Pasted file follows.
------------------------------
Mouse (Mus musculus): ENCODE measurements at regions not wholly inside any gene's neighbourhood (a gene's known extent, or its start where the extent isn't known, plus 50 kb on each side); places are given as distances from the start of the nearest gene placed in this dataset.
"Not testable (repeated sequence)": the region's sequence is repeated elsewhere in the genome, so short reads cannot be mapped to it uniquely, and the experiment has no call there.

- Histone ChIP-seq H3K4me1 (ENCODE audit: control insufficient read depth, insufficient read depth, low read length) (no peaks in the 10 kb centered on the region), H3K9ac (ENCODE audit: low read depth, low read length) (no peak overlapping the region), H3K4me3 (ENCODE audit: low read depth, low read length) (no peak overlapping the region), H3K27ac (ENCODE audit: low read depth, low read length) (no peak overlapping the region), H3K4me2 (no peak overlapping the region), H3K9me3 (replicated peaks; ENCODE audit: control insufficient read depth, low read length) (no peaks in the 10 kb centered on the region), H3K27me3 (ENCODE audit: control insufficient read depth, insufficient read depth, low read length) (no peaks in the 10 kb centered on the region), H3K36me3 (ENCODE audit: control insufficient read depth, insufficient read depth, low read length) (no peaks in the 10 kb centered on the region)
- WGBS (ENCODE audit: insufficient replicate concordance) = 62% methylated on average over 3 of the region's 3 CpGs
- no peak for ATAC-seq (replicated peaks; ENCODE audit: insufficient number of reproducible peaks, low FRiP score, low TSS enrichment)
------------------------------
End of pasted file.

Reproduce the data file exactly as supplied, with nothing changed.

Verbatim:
Mouse (Mus musculus): ENCODE measurements at regions not wholly inside any gene's neighbourhood (a gene's known extent, or its start where the extent isn't known, plus 50 kb on each side); places are given as distances from the start of the nearest gene placed in this dataset.
"Not testable (repeated sequence)": the region's sequence is repeated elsewhere in the genome, so short reads cannot be mapped to it uniquely, and the experiment has no call there.

- Histone ChIP-seq H3K4me1 (ENCODE audit: control insufficient read depth, insufficient read depth, low read length) (no peaks in the 10 kb centered on the region), H3K9ac (ENCODE audit: low read depth, low read length) (no peak overlapping the region), H3K4me3 (ENCODE audit: low read depth, low read length) (no peak overlapping the region), H3K27ac (ENCODE audit: low read depth, low read length) (no peak overlapping the region), H3K4me2 (no peak overlapping the region), H3K9me3 (replicated peaks; ENCODE audit: control insufficient read depth, low read length) (no peaks in the 10 kb centered on the region), H3K27me3 (ENCODE audit: control insufficient read depth, insufficient read depth, low read length) (no peaks in the 10 kb centered on the region), H3K36me3 (ENCODE audit: control insufficient read depth, insufficient read depth, low read length) (no peaks in the 10 kb centered on the region)
- WGBS (ENCODE audit: insufficient replicate concordance) = 62% methylated on average over 3 of the region's 3 CpGs
- no peak for ATAC-seq (replicated peaks; ENCODE audit: insufficient number of reproducible peaks, low FRiP score, low TSS enrichment)